Hospice

Date reviewed: 10/17/2002


Hospice


Hospice is a concept of care that involves health professionals and volunteers who provide medical, psychological, and spiritual support to terminally ill patients and their loved ones. Hospice stresses quality of life—peace, comfort, and dignity. A principal aim of hospice is to control pain and other symptoms so the patient can remain as alert and comfortable as possible. Hospice services are available to persons who can no longer benefit from curative treatment; the typical hospice patient has a life expectancy of 6 months or less. Hospice programs provide services in various settings: the home, hospice centers, hospitals, or skilled nursing facilities. Patients’ families are also an important focus of hospice care, and services are designed to provide them with the assistance and support they need.

The following resources may offer assistance for people seeking hospice care and information:

  • The National Hospice and Palliative Care Organization is an association of programs that provide hospice and palliative care. It is designed to increase awareness about hospice services and to champion the rights and issues of terminally ill patients and their family members. They offer discussion groups, publications, information about how to find a hospice, and information about the financial aspects of hospice. Some Spanish-language publications are available, and staff are able to answer calls in Spanish.

    Address: Suite 625
    1700 Diagonal Road
    Alexandria, VA 22314
    Telephone: 703–837–1500
    1–800–658–8898
    E-mail: info@nhpco.org
    Web site: http://www.nhpco.org


  • The Hospice Association of America can provide facts and statistics about hospice programs, and can also supply the publication Information About Hospice: A Consumer’s Guide. This guide offers information about the advantages and financial aspects of hospice, how to select quality hospice care that is best suited for a patient’s needs, and state resources available to patients.

    Address: 228 Seventh Street, SE.
    Washington, DC 20003
    Telephone: 202–546–4759
    Web site: http://www.nahc.org/HAA/home.html
 
  • The Hospice Education Institute offers information and referrals on various hospice programs around the country and provides regional seminars on hospice care throughout the United States. Comments or suggestions about hospice programs are also welcomed from health professionals and hospice volunteers.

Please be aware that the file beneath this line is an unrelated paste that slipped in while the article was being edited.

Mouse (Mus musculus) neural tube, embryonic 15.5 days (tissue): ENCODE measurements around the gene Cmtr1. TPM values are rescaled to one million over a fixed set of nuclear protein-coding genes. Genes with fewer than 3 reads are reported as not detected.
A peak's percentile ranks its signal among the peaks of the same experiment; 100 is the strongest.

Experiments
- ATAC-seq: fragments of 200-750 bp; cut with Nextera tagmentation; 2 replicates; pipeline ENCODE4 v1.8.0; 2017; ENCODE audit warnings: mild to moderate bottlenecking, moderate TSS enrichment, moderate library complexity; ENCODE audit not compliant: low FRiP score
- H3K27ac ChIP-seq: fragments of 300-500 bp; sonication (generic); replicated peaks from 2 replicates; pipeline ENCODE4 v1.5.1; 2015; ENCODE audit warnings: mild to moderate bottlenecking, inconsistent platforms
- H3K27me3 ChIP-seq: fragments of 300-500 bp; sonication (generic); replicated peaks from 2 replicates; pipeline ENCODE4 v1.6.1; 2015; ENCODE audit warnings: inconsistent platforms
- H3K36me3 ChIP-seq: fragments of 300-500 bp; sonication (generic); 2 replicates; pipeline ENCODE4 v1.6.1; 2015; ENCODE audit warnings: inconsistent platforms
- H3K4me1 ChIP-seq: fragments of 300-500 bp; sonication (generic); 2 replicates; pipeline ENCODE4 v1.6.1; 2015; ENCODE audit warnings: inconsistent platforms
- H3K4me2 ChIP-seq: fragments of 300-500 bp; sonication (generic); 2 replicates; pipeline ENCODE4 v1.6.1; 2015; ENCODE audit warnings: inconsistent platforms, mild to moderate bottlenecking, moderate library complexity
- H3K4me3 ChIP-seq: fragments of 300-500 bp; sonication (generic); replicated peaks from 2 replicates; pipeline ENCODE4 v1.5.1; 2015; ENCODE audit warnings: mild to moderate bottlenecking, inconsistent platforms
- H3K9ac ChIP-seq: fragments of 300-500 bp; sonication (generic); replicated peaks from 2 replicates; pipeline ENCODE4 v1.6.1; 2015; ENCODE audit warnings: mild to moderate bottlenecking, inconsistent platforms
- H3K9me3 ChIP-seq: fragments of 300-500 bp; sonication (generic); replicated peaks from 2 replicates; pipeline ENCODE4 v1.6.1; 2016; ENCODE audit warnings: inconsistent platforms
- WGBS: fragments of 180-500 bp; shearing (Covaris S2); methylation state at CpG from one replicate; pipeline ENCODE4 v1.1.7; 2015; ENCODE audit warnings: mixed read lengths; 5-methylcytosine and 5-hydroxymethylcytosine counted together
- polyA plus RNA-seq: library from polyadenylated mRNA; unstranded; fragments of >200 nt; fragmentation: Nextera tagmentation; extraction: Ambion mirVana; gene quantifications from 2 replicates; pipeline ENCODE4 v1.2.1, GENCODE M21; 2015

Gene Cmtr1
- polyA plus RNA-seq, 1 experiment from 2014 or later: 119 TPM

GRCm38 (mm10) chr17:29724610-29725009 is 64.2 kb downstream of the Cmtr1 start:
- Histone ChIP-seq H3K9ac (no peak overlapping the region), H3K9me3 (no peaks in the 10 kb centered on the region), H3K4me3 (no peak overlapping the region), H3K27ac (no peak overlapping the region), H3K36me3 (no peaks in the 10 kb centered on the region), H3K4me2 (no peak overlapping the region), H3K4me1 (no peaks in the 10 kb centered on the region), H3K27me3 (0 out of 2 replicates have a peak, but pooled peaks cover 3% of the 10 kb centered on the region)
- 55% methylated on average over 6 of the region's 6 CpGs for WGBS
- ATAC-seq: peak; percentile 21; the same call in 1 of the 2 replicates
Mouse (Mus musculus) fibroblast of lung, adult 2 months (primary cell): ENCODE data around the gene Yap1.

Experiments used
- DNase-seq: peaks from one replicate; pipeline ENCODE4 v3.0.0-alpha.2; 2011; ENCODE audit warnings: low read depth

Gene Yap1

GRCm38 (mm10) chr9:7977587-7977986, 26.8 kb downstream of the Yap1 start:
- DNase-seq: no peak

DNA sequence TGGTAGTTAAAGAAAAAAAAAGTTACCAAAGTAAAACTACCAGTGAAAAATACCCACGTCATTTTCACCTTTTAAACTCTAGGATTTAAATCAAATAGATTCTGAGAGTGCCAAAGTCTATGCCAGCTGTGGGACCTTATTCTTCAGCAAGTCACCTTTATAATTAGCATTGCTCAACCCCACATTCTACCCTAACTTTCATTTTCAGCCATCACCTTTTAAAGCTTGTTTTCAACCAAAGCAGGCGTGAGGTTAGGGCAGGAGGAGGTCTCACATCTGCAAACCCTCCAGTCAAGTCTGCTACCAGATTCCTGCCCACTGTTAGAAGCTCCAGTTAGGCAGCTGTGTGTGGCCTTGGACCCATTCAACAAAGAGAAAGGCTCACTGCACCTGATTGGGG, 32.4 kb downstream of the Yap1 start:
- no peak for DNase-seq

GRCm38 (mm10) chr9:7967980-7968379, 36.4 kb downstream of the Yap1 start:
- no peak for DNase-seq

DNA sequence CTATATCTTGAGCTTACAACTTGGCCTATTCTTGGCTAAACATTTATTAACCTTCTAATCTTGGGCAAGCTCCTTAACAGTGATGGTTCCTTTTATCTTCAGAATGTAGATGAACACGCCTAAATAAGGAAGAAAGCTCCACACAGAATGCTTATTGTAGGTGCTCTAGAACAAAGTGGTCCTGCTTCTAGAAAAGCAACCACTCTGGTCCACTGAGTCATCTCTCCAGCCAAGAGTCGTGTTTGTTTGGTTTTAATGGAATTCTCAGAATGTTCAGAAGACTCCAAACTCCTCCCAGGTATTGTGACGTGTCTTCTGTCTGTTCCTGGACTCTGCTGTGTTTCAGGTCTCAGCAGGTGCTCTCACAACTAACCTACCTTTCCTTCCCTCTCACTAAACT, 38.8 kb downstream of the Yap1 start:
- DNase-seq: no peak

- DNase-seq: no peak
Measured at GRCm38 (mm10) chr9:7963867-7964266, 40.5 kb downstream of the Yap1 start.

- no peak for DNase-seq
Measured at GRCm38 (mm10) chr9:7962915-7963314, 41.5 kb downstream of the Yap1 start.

Address: 190 Westbrook Road
    Essex, CT 06426–1510
    Telephone: 860–767–1620
    1–800–331–1620
    E-mail: HOSPICEALL@aol.com
    Web site: http://www.hospiceworld.org
 
  • The American Cancer Society offers a variety of services to hospice patients and their families. The ACS has free fact sheets and publications about hospice as well. The address of a local ACS chapter may be obtained by calling their toll-free telephone number.

    Telephone: 1–800–ACS–2345
    Web site: http://www.cancer.org
 
  • Hospice Net is an organization that works exclusively through the Internet. It contains more than one hundred articles regarding end-of-life issues and is dedicated to providing information and support to patients, families, and friends facing life-threatening illnesses.

    E-mail: questions@hospicenet.org
    Web site: http://www.hospicenet.org

For many people, some hospice expenses are paid by health insurance plans (either group policies offered by employers or individual policies). Information about the types of medical costs covered by a particular policy is available from an employee’s personnel office, a hospital or hospice social worker, or an insurance company. Medical costs that are not covered by insurance are sometimes tax deductible.

Medicare, a health insurance program for the elderly or disabled that is administered by the Centers for Medicare & Medicaid Services of the Federal Government, provides payment for hospice care. When a patient receives services from a Medicare-certified hospice, Medicare hospital insurance pays almost the entire cost, even for some medications that would not be paid for outside a hospice program. For information about the location of Medicare-certified hospice programs, people can call their state health department; the telephone number may be found in the state government section of a local telephone directory. The Medicare Hotline can answer general questions about Medicare benefits and coverage; it can also refer people to their regional home health intermediary for information about Medicare-certified hospice programs. The toll-free telephone number is 1–800–MEDICARE; deaf and hard of hearing callers with TTY equipment may call 1–877–486–2048. Medicare information can also be accessed at http://www.medicare.gov on the Internet.

Medicaid, a Federal program that is part of CMS and is administered by each state, is designed for patients who need financial assistance for medical expenses. Information about coverage is available from local state welfare offices, state public health departments, state social services agencies, or the state Medicaid office. Information about specific state locations may also be found at http://cms.hhs.gov/medicaid on the Internet.

In addition, local civic, charitable, or religious organizations also may be able to help patients and their families with hospice expenses.

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